While a lot about Syria remains unsettled, one fact is clear: President Obama has failed to convince the public, and the Congress, that attacking the Assad regime is The administration has generated a flood of briefings and hearings, speeches and interviews, tweets and texts. No platform has gone unused, no argument unmade. The president even delivered a rare prime-time address from the White House. But Team Obama continues to violate two basic principles of political communications.
Start with the message broadcast on all those platforms. At its core, it's been mixed and muddled. Early in the campaign, for example, Obama told PBS that if he did act, he would "take limited, tailored approaches" that would, somehow, also be "clear and decisive." But his statements have done more to confuse people than convince them. He's been trying to say two contradictory things at the same time, and that seldom works.
The second principle violated by the administration was even more damaging. They've failed to show how the tyrants in Damascus -- as evil as they are -- directly threaten the security of the United States or its citizens.
We are a high-minded, good-hearted nation. In his speech, the president emphasized the horrific images of dead children, gassed by their own government, and even urged viewers to watch the videos of those barbarities.
But in the end, politics is about self-interest. Syria is far away. And a large majority of Americans remain unconvinced that their own safety demands a military response to Assad's perfidy.
The president conceded that weakness in an interview with PBS: "I'm not sure that we're ever going to get a majority of the American people -- after a decade of war, after what happened in Iraq -- to say that any military action, particularly in the Middle East, makes sense in the absence of some direct threat." His own wife, he admitted, is "very wary and suspicious of any action" for that very reason.
The president is correct. Syria poses no "direct threat" to American interests, only indirect ones. Those indirect threats are certainly real and potentially dangerous, but they are all conditional.
If we don't act, chemical weapons could fall into the wrong hands and could be used against us. Enemies like Iran and Hezbollah could be emboldened to attack Israel. The United States could lose credibility and influence. Future tyrants in future crises could decide there's no penalty for gassing civilians.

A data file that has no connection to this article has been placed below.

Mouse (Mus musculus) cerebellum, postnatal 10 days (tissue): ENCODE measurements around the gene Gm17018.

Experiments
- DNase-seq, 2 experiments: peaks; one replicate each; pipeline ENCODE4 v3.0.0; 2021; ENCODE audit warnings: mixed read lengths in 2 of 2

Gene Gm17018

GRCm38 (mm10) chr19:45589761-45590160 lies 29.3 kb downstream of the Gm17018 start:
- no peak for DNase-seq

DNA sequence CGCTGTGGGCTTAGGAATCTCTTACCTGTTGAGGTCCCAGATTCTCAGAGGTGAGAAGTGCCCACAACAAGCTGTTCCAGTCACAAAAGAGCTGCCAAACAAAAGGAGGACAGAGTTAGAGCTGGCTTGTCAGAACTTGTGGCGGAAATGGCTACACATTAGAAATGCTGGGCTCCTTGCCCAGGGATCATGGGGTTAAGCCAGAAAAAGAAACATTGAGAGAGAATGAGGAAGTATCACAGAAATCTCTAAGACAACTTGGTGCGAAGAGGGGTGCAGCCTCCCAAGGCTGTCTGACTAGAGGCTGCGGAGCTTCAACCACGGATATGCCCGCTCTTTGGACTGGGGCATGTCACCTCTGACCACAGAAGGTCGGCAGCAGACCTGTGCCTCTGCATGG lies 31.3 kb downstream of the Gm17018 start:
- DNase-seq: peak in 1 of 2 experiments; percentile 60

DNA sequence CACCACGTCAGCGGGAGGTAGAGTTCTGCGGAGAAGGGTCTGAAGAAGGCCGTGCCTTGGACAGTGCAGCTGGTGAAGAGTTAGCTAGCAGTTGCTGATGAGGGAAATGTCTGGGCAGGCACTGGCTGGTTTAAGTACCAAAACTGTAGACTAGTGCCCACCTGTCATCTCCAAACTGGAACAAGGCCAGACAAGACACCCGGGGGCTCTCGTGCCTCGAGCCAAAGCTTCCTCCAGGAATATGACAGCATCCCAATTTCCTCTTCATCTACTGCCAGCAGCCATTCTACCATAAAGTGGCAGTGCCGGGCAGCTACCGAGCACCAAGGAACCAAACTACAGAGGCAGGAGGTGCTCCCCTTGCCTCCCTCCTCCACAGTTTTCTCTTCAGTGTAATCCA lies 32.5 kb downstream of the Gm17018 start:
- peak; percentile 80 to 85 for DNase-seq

Those are all good arguments. But they're not working. As the White House's selling campaign has accelerated, its support has diminished. Several national polls, taken before the president's speech, all found that almost two-thirds of Americans oppose an attack. In a New York Times/CBS survey, 79 percent said that the administration has not "clearly explained what the U.S. goals are in Syria" and the president admitted before his speech that "the polls are not going to change." As he told a group of Republican senators, "I'm good, but not that good."
That skepticism is reflected on Capitol Hill as well. Rep. Loretta Sanchez of California, a senior Democrat on the Homeland Security Committee, spoke for many uneasy lawmakers when she told NBC: "I haven't heard that Assad wants to use weapons against us. I haven't heard that he wants to use weapons against our allies, that he's moving them to terrorist organizations. So I'm asking, where is the national security issue?"
The Russian proposal to shelve U.S. airstrikes if Syria agrees to turn over its chemical weapons could be a lifeline for a president who was likely to lose a showdown in Congress. Crafting a tough U.N. resolution acceptable to Moscow will be very difficult. But clearly Syrian and American leaders have a common interest in a compromise. Both want to avoid getting bombed -- Assad by cruise missiles, Obama by Congressional members.
A week ago it seemed possible that Obama could assemble a winning coalition of Democrats who want to protect the president, and Republicans who want to protect the presidency. Not now. And 11 years ago, Obama himself gave the reason for his current predicament.
As a freshman senator, Obama famously said he was not against all wars, just "a dumb war." And Iraq was "dumb" in part because Saddam Hussein "poses no imminent and direct threat to the United States or to his neighbors."
Many Americans are deciding Syria would be a "dumb war" for very similar reasons. That's a lesson to be learned no matter how this crisis eventually comes out.